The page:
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Center for BrainHealth Advances Technique to Distinguish Brain Energy Molecules

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Center for BrainHealth

Research team is the first to use magnetic resonance spectroscopy (MRS) at 7-tesla to differentiate energy molecules in the brains of patients with amnestic mild cognitive impairment. Researchers at Center for BrainHealth®, part of The University of Texas at Dallas, recently examined how cells in the brains of people at risk for developing Alzheimer’s disease make and use energy. Relationships between the brain’s energy metabolism and the risk of Alzheimer’s disease have been reported previously. But this is the first study to clearly distinguish different energy molecules in the brain using high-powered imaging called magnetic resonance spectroscopy (MRS) at 7-tesla. The findings from this study could help the development of tests for the earlier detection and treatment of Alzheimer’s disease. The study was published in Frontiers in Aging Neuroscience (August 2020) by Center for BrainHealth researchers Sandra Bond Chapman, PhD, chief director; Namrata Das, MD, MPH, a research neuroscientist in Alzheimer’s Disease and the study’s lead author; Jeffrey Spence, PhD, director of biostatistics; Audette Rackley, head of special programs; and Jimin Ren, PhD, a researcher at UT-Southwestern Medical Center. This imaging technique allows scientists to look at how the human brain makes and uses energy at the cellular level. Other techniques are invasive, which is why until now most research on the brain’s energy metabolism has been conducted in deceased patients or in model organisms like mice. “The biggest finding is that the peaks from the MRS scan could be separated to look at the brain’s energy. It’s almost like seeing a heartbeat for the first time,” said Chapman. The findings add a methodology for studying the early pathological biomarkers for Alzheimer's disease in patients with amnestic mild cognitive impairment, a condition that sometimes leads to the development of the disease. Participants with higher brain energy metabolisms in their parieto-occipital lobes had poorer memory and attention skills. Energy use and production are the core of all cells’ biological mechanism, especially in the brain due to its high energy requirements. The brain's extraordinary energy requirements may lead to the dangerous buildup of beta-amyloid and tau proteins seen in patients with Alzheimer's disease. “We want to look at how the brain energy metabolism differs between healthy participants, participants with amnestic mild cognitive impairment, and those with Alzheimer's disease,” said Dr. Das. “Later on, we want to understand if energy abnormalities upstream trigger or aggravate the amyloid, tau, and glucose metabolism abnormalities in the brain.” The earlier that Alzheimer’s disease is detected and treated, the better the patients’ outcomes. This study was funded by Aging Mind Foundation, BvB Dallas, Sammons Enterprises, Barbara Wallace and Kelly King Charitable Foundation Trust, the AWARE fund of the Dallas Foundation, and the Golden Rule Family Foundation. CONTACT Stephanie Hoefken 972.883.3221 stephanie.hoefken@utdallas.eduABOUT CENTER FOR BRAINHEALTH Center for BrainHealth®, part of The University of Texas at Dallas, is a translational research institute committed to enhancing, preserving, and restoring brain health across the lifespan. Major research areas include the use of functional and structural neuroimaging techniques to better understand the neurobiology supporting cognition and emotion in health and disease. This leading-edge scientific exploration is translated quickly into practical innovations to improve how people think, work and live, empowering people of all ages to unlock their brain potential. Translational innovations build on Strategic Memory Advanced Reasoning Tactics (SMART™), a proprietary methodology developed and tested by BrainHealth researchers and other teams over three decades.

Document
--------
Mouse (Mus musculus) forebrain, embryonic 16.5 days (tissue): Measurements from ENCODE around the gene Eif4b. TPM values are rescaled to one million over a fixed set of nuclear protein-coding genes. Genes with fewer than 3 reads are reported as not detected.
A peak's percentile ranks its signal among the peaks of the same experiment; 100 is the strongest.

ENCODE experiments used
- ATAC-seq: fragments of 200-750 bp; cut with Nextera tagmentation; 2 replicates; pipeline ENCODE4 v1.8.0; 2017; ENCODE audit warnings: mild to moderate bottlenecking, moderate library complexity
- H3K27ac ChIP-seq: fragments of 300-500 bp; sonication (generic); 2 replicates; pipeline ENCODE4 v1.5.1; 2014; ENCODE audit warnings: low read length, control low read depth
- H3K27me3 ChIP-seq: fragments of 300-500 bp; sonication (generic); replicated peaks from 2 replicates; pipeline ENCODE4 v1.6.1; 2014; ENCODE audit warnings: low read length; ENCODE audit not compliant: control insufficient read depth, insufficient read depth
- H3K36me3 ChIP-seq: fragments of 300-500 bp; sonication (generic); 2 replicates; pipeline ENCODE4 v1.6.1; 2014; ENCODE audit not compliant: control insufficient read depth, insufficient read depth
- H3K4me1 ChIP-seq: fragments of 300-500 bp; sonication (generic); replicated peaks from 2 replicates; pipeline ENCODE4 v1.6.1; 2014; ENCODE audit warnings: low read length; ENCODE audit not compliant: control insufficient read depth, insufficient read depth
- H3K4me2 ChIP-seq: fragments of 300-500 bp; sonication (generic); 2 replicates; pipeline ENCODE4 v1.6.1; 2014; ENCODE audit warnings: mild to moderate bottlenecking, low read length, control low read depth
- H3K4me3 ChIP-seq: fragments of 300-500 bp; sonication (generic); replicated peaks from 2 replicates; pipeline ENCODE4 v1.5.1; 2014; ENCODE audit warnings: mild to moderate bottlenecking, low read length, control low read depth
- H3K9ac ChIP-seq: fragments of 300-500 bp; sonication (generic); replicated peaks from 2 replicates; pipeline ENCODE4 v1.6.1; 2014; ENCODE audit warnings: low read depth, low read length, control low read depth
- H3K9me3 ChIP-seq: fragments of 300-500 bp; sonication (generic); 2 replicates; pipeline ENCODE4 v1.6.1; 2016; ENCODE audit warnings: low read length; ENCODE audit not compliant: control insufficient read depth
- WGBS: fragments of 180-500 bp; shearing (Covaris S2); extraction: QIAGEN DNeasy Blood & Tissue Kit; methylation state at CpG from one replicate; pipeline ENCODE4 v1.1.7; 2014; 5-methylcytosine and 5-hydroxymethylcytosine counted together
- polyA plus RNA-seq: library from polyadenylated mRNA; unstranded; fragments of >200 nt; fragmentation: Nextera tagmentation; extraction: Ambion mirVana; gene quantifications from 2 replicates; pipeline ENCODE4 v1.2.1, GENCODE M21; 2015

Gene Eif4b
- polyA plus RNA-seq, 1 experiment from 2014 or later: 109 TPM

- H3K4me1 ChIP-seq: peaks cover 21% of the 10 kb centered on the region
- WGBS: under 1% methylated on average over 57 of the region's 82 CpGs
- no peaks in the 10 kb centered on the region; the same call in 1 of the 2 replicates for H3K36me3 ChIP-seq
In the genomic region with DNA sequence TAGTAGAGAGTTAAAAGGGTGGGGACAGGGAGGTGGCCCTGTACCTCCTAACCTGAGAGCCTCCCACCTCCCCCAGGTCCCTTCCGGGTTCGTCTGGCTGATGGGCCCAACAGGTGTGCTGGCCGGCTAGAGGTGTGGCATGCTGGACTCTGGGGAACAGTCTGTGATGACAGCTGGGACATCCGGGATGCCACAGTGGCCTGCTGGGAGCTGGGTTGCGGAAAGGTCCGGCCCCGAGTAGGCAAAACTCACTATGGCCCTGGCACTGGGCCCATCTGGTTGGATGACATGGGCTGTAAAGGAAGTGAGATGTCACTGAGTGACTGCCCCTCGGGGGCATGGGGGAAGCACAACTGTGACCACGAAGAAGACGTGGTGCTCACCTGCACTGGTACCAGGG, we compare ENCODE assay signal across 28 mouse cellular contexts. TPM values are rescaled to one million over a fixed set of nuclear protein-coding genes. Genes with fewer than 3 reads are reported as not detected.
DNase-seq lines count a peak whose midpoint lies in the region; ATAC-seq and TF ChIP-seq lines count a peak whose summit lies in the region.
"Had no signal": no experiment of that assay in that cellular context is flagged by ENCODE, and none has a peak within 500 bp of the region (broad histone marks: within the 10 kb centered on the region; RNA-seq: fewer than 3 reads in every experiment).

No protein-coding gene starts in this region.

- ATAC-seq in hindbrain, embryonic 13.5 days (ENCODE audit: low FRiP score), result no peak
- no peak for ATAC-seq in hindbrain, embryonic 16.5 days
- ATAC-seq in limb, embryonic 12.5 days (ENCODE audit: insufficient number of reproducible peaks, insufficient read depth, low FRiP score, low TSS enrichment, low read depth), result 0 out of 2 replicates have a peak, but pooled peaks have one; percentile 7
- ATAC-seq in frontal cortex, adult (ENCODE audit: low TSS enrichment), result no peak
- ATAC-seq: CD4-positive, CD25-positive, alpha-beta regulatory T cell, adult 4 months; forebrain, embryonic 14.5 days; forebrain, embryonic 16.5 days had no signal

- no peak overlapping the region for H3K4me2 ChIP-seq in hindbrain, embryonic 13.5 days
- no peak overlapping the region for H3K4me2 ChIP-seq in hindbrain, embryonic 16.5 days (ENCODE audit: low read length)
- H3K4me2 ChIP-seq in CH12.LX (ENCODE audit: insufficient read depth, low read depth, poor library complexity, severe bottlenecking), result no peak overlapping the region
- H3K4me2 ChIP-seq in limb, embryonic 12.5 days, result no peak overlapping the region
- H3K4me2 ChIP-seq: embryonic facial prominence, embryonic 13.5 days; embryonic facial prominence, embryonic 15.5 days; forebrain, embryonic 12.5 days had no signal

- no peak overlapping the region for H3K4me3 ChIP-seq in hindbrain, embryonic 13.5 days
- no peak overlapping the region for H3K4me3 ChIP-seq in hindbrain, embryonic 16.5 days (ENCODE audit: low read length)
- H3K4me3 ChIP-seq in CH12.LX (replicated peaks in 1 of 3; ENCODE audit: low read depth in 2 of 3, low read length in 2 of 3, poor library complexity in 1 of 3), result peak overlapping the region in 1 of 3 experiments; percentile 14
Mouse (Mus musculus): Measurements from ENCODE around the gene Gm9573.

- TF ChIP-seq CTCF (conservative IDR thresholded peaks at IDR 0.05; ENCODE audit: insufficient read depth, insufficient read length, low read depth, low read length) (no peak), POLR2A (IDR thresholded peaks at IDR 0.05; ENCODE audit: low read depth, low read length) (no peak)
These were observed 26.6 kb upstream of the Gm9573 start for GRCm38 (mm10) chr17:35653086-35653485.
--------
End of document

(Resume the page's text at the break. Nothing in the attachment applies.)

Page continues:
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Sandra Bond Chapman, PhD

Chief Director Dee Wyly Distinguished Professor, School of Behavioral and Brain Sciences Co-Leader, The BrainHealth Project

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Sammons BrainHealth Imaging Center

Located at Center for BrainHealth, the Sammons BrainHealth Imaging Center is a one-of-a-kind facility completely focused on human brain imaging to measure changes in brain health and function. The design and field strength are optimized for functional MRI (fMRI), providing crisp anatomical detail and a signal-to-noise ratio that reduces distortion to facilitate the acquisition and interpretation of data.